The extraordinary humanitarian legacy of plant scientist and Nobel laureate Norman Borlaug was a testament to the value of education, hard work and a sense of wonder.
And what a legacy it was.
Borlaug, who died Sept. 12 at age 95, was described as the "man who fed the world" and credited with saving hundreds of millions of people from starvation with his work on multiplying wheat harvests.
But for Borlaug's development of disease-resistant varieties of wheat capable of yielding many times the harvest of traditional strains, the decades since 1960 would have seen famine's death toll increased by up to a billion. His work aided farmers in Latin America, Africa, China and the Indian subcontinent, among many other global communities.
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His career was groundbreaking in the literal and figurative sense — to the point where Borlaug was bent over a wheat crop in a field near Mexico City when he received news of his 1970 Nobel Peace Prize.
That scene was a reminder of his youth as an Iowa farm boy of Norwegian stock who, according to relatives, was intensely curious even then about why grass flourished in some areas and not others.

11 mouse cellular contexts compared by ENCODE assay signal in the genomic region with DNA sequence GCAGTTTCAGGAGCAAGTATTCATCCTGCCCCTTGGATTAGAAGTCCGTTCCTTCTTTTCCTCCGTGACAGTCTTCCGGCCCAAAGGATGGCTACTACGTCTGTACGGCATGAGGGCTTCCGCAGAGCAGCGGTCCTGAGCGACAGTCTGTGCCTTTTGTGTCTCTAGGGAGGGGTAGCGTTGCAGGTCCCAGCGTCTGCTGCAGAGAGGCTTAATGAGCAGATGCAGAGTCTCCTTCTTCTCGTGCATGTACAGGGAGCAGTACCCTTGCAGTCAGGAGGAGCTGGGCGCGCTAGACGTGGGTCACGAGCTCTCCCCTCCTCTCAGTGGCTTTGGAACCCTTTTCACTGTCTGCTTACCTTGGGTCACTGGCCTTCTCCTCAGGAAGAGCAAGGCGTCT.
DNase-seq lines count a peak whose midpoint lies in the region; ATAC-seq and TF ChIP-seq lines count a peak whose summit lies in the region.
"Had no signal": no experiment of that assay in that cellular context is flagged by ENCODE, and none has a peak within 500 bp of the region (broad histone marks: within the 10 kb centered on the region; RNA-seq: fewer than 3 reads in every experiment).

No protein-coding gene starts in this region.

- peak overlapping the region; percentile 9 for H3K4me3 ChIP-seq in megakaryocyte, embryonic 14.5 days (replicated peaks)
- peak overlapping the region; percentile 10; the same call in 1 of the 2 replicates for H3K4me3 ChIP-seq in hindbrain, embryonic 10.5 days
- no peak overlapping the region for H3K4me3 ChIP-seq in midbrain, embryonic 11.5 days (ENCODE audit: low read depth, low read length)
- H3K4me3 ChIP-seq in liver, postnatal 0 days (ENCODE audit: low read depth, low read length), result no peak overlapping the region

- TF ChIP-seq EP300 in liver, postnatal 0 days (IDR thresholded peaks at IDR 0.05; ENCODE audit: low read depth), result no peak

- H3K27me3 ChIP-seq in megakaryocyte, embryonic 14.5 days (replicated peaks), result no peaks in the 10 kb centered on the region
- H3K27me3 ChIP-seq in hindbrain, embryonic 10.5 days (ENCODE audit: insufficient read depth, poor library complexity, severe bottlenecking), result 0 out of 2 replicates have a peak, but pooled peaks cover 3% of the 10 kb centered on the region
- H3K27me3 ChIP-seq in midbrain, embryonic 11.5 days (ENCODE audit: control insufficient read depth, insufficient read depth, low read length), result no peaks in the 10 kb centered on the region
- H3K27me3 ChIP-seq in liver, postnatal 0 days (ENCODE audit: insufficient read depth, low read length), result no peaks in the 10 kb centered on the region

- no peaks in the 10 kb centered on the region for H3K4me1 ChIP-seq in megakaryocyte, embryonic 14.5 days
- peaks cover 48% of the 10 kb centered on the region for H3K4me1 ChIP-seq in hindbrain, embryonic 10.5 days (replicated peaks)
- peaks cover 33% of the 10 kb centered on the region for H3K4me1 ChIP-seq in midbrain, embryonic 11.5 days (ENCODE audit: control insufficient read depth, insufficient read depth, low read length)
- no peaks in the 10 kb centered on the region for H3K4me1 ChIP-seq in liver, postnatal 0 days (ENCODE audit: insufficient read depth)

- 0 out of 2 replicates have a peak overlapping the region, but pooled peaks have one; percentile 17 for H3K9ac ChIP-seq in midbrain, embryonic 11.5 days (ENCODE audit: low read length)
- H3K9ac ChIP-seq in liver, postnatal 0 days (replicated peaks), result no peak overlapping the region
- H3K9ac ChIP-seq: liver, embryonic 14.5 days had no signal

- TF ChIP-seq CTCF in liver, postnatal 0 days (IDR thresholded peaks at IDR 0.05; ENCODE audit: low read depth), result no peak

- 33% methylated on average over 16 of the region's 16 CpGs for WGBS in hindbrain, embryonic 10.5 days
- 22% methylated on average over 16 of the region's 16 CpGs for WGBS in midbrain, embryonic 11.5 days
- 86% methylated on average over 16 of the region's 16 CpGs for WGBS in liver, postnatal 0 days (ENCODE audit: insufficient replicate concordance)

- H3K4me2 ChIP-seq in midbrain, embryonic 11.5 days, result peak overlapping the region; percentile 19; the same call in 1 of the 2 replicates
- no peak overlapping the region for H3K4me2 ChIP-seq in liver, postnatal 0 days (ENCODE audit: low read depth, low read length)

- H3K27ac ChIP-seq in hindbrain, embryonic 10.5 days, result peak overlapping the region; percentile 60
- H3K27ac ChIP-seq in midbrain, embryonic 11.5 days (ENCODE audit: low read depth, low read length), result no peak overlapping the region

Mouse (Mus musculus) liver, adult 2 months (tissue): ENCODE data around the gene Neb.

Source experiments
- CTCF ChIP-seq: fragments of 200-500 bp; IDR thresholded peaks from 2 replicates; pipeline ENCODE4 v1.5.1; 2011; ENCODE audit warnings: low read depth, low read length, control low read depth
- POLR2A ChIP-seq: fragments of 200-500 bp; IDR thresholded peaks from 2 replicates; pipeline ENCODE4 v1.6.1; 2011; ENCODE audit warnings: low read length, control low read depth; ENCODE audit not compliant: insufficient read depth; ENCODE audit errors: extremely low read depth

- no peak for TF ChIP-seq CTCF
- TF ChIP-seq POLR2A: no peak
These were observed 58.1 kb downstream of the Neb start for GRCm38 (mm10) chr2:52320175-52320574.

Borlaug's natural curiosity would be tested by years of painstaking work on crop development in Mexico, where he was sent by the Rockefeller Foundation to do research critical to that nation's farmers being able to feed themselves and others.
Borlaug actually attended the proverbial one-room school of country lore, and he might well have ended his education early to work on the farm. But he was urged by a little-educated grandfather to go on to college despite the Depression. He studied forestry and eventually earned a doctorate in plant pathology, paving the way for his discoveries in food production.
Upon his death, Borlaug was heralded by colleagues who noted the irony that this would be the first time many people became acquainted with the scientist.
In the West, that's no doubt a product of the fact that we take for granted a bountiful food supply. It may also be a sad reflection of the flagging interest and emphasis on studying basic sciences — and perhaps the undermining of scientific knowledge for political aims on topics like climate change.
If anything, Borlaug's work demonstrated that the nation neglects scientific inquiry at its peril.
Not that the scientist's legacy was unalloyed. Indeed, he came to question the environmental cost of the heavy use of fertilizers and social impact of agribusiness. Those challenges loom even larger as the world population nears seven billion.
Beyond growing food that's green by today's definition, the global community remains stymied by man-made factors contributing to famine — notably poverty, political and ethnic conflicts and armed clashes.
It was the Nobel committee's hope in honoring Borlaug that providing "bread for a hungry world ... will also give the world peace." That remains the work of many others to follow.